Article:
In the matter of the dedication, are not cross dedications a little awkward? Lang and Rider Haggard did it, to be sure. Perpend. And if you should conclude against a dedication, there is a passage in MEMORIES AND PORTRAITS written AT you, when I was most desperate (to stir you up a bit), which might be quoted: something about Dumas still waiting his biographer. I have a decent time when the weather is fine; when it is grey, or windy, or wet (as it too often is), I am merely degraded to the dirt. I get some work done every day with a devil of a heave; not extra good ever; and I regret my engagement. Whiles I have had the most deplorable business annoyances too; have been threatened with having to refund money; got over that; and found myself in the worse scrape of being a kind of unintentional swindler. These have worried me a great deal; also old age with his stealing steps seems to have clawed me in his clutch to some tune.

Do you play All Fours? We are trying it; it is still all haze to me. Can the elder hand BEG more than once? The Port Admiral is at Boston mingling with millionaires. I am but a weed on Lethe wharf. The wife is only so-so. The Lord lead us all: if I can only get off the stage with clean hands, I shall sing Hosanna. 'Put' is described quite differently from your version in a book I have; what are your rules? The Port Admiral is using a game of put in a tale of his, the first copy of which was gloriously finished about a fortnight ago, and the revise gallantly begun: THE FINSBURY TONTINE it is named, and might fill two volumes, and is quite incredibly silly, and in parts (it seems to me) pretty humorous. - Love to all from


I say, Taine's ORIGINES DE LA FRANCE CONTEMPORAINE is no end; it would turn the dead body of Charles Fox into a living Tory.



MY DEAR MRS. JENKIN, - The Opal is very well; it is fed with glycerine when it seems hungry. I am very well, and get about much more than I could have hoped. My wife is not very well; there is no doubt the high level does not agree with her, and she is on the move for a holiday to New York. Lloyd is at Boston on a visit, and I hope has a good time. My mother is really first-rate; she and I, despairing of other games for two, now play All Fours out of a gamebook, and have not yet discovered its niceties, if any.

You will have heard, I dare say, that they made a great row over me here. They also offered me much money, a great deal more than my works are worth: I took some of it, and was greedy and hasty, and am now very sorry. I have done with big prices from now out. Wealth and self-respect seem, in my case, to be strangers.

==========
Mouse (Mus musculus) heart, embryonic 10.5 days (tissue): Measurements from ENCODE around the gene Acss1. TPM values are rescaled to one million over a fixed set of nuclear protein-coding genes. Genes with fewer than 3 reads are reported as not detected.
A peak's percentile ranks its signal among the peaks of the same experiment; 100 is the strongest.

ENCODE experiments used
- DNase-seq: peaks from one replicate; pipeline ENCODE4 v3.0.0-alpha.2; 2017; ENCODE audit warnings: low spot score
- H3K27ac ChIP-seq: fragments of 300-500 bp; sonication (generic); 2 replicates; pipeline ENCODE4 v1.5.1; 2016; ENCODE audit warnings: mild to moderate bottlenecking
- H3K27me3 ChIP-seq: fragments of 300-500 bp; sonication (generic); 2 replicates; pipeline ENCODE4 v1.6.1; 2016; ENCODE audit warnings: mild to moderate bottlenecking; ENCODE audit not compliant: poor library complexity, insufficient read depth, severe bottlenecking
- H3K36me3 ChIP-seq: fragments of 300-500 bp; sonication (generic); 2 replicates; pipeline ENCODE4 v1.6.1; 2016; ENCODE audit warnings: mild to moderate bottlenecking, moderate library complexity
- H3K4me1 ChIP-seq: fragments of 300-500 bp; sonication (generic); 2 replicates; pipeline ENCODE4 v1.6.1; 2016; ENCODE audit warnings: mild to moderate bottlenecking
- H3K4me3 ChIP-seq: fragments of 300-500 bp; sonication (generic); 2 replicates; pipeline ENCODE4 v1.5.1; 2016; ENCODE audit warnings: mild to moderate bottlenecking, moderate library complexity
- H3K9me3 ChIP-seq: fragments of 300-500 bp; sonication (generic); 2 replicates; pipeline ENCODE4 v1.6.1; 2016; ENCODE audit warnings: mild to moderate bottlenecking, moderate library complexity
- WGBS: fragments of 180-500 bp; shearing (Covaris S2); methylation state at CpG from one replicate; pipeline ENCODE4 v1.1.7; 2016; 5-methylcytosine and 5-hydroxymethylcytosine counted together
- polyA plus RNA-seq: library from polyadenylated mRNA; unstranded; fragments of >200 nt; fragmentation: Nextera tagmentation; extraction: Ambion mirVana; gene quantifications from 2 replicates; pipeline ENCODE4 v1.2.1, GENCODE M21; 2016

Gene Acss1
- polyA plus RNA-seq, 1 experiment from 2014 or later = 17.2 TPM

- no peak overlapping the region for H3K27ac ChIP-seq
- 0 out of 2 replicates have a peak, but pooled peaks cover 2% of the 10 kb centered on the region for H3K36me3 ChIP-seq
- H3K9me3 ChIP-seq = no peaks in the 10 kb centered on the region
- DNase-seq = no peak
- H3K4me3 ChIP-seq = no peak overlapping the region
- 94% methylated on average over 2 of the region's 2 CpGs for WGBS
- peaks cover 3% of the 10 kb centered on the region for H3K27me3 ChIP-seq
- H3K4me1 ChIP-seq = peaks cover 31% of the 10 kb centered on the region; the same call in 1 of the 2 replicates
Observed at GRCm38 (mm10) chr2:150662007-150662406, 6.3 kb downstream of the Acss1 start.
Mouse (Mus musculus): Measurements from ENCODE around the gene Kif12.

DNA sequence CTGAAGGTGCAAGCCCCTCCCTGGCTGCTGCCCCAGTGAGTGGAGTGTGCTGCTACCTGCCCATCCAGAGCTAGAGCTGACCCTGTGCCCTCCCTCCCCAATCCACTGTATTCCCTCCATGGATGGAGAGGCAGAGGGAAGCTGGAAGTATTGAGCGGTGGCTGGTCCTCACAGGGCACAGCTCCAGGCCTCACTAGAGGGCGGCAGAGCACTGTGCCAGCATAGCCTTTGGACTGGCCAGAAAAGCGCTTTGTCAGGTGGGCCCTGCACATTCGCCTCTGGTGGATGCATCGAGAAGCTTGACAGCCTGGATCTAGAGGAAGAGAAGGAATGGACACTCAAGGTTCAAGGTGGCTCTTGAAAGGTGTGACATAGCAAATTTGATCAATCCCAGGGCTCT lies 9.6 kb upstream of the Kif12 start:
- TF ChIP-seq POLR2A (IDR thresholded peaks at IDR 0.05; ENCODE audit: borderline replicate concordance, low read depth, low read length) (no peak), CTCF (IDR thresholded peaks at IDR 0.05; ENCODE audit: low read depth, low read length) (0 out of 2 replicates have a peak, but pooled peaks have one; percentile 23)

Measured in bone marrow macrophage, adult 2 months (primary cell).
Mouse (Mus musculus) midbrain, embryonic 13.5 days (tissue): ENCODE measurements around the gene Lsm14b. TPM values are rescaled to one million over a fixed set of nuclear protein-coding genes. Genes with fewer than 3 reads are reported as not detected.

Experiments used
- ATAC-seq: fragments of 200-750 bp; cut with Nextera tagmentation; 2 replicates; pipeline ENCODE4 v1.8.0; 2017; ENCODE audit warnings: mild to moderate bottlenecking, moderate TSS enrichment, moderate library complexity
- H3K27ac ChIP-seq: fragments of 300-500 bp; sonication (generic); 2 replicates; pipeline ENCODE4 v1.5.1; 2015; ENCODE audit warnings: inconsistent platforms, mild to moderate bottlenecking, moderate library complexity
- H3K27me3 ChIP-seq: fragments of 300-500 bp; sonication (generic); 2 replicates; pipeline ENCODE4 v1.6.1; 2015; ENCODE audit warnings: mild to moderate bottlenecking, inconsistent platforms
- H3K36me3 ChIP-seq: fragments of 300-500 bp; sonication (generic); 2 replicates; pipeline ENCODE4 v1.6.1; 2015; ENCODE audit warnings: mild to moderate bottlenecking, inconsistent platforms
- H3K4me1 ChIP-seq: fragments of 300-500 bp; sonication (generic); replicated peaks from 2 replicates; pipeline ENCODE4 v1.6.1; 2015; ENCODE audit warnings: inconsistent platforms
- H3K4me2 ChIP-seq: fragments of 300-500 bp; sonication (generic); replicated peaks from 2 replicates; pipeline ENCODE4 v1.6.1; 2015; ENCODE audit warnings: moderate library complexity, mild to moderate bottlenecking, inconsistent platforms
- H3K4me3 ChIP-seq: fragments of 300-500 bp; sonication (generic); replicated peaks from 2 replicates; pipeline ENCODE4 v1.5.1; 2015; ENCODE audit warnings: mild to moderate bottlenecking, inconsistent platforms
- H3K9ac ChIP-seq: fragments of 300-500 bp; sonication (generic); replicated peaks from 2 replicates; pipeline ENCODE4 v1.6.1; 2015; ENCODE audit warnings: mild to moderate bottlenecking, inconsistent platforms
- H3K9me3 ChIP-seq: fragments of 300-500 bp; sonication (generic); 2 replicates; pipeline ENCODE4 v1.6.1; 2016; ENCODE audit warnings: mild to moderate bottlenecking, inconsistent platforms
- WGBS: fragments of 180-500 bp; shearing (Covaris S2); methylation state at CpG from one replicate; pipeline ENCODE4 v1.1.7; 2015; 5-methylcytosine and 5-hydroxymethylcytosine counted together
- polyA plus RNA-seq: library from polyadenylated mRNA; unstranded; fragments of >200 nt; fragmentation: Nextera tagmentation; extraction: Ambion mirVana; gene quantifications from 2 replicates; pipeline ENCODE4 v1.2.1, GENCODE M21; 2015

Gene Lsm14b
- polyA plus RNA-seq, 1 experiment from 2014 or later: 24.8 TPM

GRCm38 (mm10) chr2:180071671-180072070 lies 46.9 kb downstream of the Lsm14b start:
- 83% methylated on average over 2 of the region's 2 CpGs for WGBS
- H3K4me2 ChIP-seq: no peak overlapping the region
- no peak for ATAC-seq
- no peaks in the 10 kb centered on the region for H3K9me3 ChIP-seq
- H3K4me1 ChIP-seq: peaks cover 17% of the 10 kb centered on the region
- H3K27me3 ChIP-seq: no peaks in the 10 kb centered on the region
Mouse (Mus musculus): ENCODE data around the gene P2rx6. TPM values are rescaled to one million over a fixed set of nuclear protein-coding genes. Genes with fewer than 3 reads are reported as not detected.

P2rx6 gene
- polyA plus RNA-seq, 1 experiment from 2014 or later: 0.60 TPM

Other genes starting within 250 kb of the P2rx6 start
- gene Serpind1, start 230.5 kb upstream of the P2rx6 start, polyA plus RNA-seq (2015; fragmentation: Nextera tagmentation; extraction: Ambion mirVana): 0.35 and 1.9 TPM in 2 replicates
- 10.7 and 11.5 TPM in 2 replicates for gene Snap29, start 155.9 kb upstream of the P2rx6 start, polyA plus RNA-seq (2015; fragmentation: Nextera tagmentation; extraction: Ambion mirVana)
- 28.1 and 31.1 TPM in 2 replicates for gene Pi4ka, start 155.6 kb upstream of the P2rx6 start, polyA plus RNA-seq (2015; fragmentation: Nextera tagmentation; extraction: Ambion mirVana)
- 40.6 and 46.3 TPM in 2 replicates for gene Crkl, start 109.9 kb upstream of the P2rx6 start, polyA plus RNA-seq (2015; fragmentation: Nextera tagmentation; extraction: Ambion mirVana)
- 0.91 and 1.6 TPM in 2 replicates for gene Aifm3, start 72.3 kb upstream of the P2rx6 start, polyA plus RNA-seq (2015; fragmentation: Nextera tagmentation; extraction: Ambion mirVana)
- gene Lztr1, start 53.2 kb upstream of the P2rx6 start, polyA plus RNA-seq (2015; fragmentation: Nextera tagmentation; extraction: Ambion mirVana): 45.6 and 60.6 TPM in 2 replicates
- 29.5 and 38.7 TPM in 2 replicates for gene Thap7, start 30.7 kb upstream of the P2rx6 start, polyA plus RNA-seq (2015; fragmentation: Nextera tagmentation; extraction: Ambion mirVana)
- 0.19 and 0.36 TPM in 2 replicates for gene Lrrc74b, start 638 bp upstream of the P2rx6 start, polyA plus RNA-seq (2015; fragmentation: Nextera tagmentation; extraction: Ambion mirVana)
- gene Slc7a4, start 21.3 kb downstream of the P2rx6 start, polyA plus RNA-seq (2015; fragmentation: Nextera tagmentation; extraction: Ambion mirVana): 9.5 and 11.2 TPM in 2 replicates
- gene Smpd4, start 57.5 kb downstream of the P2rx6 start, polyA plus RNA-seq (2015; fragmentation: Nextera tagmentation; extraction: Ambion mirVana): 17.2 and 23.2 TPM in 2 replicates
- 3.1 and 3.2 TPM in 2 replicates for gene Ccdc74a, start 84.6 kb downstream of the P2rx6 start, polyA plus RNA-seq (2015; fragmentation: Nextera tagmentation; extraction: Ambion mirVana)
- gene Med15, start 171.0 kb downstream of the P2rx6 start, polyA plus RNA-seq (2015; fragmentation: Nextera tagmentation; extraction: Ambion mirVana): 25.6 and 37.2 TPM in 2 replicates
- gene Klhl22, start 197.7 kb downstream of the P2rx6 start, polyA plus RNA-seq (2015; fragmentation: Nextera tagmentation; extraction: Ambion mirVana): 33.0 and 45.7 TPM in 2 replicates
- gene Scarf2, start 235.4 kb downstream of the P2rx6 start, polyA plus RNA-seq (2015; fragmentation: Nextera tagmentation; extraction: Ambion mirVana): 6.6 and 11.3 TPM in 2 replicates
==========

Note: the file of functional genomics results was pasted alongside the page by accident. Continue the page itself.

We were talking the other day of how well Fleeming managed to grow rich. Ah, that is a rare art; something more intellectual than a virtue. The book has not yet made its appearance here; the life alone, with a little preface, is to appear in the States; and the Scribners are to send you half the royalties. I should like it to do well, for Fleeming's sake.

Will you please send me the Greek water-carrier's song? I have a particular use for it.

Have I any more news, I wonder? - and echo wonders along with me. I am strangely disquieted on all political matters; and I do not know if it is 'the signs of the times' or the sign of my own time of life. But to me the sky seems black both in France and England, and only partly clear in America. I have not seen it so dark in my time; of that I am sure.

Please let us have some news; and, excuse me, for the sake of my well-known idleness; and pardon Fanny, who is really not very well, for this long silence. - Very sincerely your friend,




MY DEAR MISS BOODLE, - I am so much afraid, our gamekeeper may weary of unacknowledged reports! Hence, in the midst of a perfect horror of detestable weathers of a quite incongruous strain, and with less desire for correspondence than - well, than - well, with no desire for correspondence, behold me dash into the breach.

The Letters of Robert Louis Stevenson - Volume 2 Page 29

Robert Louis Stevenson

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Robert Louis Stevenson
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